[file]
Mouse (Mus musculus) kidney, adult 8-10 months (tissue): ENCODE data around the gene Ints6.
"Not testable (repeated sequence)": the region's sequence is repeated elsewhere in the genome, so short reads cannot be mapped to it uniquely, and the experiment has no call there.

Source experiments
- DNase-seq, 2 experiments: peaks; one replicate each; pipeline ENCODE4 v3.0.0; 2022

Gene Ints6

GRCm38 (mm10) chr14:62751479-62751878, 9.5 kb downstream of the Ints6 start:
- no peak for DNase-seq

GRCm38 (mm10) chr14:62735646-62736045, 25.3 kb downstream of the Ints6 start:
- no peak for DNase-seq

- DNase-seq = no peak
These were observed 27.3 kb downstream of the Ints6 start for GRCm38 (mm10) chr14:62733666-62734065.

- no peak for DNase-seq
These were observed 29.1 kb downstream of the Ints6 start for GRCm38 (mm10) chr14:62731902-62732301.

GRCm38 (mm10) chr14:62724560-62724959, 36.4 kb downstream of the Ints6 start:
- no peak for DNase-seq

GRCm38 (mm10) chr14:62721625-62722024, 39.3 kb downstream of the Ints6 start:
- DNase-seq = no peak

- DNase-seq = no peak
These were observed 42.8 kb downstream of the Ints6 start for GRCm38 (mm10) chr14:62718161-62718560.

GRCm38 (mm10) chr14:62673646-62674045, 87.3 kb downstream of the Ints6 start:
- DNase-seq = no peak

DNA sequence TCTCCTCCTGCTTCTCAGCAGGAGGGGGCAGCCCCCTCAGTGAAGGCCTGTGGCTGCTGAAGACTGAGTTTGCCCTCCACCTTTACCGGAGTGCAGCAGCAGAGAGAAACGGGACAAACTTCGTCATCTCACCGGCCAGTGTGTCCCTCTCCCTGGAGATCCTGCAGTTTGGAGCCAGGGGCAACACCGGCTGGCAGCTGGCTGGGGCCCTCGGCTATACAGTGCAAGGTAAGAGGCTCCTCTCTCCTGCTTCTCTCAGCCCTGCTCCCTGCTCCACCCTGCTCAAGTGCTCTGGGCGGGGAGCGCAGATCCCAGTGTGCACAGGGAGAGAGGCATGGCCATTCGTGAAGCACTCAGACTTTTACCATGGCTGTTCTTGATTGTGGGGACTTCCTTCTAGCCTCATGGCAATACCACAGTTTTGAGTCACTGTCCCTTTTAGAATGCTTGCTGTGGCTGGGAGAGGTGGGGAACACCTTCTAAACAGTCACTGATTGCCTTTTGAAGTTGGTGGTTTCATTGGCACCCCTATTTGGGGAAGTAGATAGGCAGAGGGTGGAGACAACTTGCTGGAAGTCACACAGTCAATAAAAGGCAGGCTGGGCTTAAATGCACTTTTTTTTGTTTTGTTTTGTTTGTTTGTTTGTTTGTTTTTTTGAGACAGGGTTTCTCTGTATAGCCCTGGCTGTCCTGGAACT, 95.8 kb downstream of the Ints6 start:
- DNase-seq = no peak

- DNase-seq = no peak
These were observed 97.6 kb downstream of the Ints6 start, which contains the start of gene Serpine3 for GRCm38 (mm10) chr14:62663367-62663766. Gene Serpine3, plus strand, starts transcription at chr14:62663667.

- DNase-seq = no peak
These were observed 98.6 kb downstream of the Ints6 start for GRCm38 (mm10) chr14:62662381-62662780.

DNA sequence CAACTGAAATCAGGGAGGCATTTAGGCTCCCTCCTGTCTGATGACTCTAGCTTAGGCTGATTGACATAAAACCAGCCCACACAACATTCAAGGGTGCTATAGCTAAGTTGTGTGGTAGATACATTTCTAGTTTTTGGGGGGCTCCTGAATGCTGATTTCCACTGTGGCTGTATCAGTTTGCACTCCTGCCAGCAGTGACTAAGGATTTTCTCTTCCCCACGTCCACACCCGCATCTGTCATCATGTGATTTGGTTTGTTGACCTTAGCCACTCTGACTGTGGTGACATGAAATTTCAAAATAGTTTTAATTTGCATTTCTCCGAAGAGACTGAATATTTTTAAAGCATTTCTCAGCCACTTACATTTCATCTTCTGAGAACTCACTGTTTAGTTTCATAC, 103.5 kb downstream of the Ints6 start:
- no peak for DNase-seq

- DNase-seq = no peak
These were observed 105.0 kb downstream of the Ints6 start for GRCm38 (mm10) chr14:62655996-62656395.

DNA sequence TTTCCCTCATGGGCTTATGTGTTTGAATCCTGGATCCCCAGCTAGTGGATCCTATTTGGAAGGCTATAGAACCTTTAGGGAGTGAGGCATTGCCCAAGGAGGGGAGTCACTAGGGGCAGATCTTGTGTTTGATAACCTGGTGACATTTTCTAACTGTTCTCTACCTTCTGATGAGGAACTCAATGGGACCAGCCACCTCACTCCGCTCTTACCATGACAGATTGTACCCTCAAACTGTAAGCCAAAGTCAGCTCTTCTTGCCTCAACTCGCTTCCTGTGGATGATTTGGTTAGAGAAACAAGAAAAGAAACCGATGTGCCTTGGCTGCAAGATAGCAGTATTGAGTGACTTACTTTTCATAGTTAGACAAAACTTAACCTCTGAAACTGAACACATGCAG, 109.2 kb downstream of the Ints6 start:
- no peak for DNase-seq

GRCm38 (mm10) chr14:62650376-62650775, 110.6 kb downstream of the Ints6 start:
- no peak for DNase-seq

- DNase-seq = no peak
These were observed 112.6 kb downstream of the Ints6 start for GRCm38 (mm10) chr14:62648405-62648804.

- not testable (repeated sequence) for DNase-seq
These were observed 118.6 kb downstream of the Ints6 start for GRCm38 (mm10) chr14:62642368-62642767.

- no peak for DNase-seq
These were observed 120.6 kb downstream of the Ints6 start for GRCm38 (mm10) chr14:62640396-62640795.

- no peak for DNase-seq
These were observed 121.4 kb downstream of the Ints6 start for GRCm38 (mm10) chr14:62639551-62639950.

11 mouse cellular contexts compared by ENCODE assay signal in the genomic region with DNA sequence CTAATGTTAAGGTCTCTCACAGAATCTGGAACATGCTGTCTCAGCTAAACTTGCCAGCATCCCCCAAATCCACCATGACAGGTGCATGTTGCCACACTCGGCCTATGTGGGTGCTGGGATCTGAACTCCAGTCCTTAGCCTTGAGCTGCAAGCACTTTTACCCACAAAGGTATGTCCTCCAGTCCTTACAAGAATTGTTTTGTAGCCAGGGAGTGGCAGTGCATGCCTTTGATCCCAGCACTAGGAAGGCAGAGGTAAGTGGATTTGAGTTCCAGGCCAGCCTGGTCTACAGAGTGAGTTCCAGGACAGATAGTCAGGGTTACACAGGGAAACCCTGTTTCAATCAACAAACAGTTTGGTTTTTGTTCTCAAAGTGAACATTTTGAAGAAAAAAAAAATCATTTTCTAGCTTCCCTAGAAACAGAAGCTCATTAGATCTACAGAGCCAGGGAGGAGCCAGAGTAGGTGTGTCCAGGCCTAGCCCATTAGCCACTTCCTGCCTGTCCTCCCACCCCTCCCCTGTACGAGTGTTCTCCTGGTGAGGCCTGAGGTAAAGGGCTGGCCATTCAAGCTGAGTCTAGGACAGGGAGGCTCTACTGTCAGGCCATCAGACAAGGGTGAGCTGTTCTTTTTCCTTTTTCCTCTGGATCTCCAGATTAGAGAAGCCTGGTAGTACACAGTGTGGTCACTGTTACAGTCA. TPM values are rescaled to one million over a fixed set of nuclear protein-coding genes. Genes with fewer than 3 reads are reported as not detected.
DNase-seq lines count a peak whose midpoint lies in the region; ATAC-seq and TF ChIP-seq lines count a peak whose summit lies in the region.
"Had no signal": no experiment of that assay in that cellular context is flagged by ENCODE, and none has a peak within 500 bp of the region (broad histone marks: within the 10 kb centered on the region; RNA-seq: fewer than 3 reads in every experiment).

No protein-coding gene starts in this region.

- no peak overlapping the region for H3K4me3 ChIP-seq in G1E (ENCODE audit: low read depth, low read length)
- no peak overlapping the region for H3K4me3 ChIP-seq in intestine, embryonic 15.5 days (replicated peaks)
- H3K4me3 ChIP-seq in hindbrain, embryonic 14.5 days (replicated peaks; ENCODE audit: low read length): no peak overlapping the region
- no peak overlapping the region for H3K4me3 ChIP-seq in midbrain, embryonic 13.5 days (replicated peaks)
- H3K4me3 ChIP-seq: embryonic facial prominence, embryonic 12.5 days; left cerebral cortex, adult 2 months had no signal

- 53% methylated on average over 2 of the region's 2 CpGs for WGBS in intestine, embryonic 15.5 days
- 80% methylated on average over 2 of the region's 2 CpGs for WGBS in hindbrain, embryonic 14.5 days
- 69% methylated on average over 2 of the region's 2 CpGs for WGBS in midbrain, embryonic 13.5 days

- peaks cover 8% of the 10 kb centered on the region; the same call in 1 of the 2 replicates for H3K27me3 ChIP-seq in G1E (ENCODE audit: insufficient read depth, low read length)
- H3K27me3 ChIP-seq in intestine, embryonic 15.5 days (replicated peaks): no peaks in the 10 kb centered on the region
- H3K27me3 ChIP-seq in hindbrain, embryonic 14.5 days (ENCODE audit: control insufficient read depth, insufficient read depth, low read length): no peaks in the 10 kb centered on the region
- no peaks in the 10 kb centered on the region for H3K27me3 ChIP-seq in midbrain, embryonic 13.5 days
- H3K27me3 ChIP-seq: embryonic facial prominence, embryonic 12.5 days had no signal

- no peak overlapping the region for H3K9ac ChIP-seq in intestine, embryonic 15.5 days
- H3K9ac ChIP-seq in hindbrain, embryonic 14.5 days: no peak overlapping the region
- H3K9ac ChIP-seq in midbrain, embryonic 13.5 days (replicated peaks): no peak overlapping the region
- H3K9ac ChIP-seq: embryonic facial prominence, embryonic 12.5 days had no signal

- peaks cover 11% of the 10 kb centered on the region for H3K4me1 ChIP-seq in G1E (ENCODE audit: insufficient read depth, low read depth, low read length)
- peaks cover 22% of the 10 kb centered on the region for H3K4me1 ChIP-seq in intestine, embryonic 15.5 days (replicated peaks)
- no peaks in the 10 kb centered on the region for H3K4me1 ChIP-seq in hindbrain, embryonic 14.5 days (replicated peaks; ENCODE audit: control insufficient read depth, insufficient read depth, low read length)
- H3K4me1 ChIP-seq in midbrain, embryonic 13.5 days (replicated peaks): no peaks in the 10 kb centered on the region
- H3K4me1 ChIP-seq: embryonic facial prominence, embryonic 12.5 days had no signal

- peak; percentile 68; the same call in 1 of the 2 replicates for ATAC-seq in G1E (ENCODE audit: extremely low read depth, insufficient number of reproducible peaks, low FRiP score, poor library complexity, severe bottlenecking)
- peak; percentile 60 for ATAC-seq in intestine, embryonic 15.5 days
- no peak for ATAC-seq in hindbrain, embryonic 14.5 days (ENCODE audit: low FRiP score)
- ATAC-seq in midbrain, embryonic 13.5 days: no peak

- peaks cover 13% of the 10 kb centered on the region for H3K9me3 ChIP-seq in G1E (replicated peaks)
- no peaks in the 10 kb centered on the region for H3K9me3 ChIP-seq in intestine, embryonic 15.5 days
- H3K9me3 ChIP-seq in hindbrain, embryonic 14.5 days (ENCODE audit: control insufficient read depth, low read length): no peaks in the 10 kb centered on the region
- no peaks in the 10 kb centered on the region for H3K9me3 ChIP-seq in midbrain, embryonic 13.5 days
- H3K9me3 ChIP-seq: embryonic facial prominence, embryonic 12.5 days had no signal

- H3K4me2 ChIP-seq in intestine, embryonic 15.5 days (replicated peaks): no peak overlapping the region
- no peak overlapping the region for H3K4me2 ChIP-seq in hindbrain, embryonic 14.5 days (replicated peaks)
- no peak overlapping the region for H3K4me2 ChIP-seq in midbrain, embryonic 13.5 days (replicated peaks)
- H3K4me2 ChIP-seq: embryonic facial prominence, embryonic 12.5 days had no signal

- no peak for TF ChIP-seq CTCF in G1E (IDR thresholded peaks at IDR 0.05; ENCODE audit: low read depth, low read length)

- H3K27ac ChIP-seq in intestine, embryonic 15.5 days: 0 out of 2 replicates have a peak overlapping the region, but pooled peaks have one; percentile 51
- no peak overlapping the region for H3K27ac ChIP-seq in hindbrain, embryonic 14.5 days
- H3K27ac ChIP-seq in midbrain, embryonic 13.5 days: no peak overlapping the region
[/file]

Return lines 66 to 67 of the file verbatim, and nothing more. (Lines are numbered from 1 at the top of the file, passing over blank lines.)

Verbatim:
- peaks cover 22% of the 10 kb centered on the region for H3K4me1 ChIP-seq in intestine, embryonic 15.5 days (replicated peaks)
- no peaks in the 10 kb centered on the region for H3K4me1 ChIP-seq in hindbrain, embryonic 14.5 days (replicated peaks; ENCODE audit: control insufficient read depth, insufficient read depth, low read length)